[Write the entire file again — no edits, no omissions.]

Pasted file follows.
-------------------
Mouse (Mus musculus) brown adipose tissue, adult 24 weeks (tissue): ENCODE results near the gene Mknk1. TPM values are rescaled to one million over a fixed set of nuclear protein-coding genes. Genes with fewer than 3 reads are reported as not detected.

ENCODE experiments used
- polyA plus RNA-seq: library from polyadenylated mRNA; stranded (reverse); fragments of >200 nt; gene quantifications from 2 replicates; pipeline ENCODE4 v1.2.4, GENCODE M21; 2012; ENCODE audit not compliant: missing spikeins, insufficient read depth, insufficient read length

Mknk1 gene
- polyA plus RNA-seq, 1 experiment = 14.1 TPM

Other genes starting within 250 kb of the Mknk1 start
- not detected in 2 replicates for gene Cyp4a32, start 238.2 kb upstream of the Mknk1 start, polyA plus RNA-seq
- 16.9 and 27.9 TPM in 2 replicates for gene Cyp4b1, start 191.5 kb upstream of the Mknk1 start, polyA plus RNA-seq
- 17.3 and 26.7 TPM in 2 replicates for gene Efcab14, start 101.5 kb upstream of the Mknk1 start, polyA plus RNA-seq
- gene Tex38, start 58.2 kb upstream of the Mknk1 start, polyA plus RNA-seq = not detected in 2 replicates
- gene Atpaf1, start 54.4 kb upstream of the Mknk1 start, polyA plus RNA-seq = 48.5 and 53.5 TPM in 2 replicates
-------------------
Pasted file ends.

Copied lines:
Mouse (Mus musculus) brown adipose tissue, adult 24 weeks (tissue): ENCODE results near the gene Mknk1. TPM values are rescaled to one million over a fixed set of nuclear protein-coding genes. Genes with fewer than 3 reads are reported as not detected.

ENCODE experiments used
- polyA plus RNA-seq: library from polyadenylated mRNA; stranded (reverse); fragments of >200 nt; gene quantifications from 2 replicates; pipeline ENCODE4 v1.2.4, GENCODE M21; 2012; ENCODE audit not compliant: missing spikeins, insufficient read depth, insufficient read length

Mknk1 gene
- polyA plus RNA-seq, 1 experiment = 14.1 TPM

Other genes starting within 250 kb of the Mknk1 start
- not detected in 2 replicates for gene Cyp4a32, start 238.2 kb upstream of the Mknk1 start, polyA plus RNA-seq
- 16.9 and 27.9 TPM in 2 replicates for gene Cyp4b1, start 191.5 kb upstream of the Mknk1 start, polyA plus RNA-seq
- 17.3 and 26.7 TPM in 2 replicates for gene Efcab14, start 101.5 kb upstream of the Mknk1 start, polyA plus RNA-seq
- gene Tex38, start 58.2 kb upstream of the Mknk1 start, polyA plus RNA-seq = not detected in 2 replicates
- gene Atpaf1, start 54.4 kb upstream of the Mknk1 start, polyA plus RNA-seq = 48.5 and 53.5 TPM in 2 replicates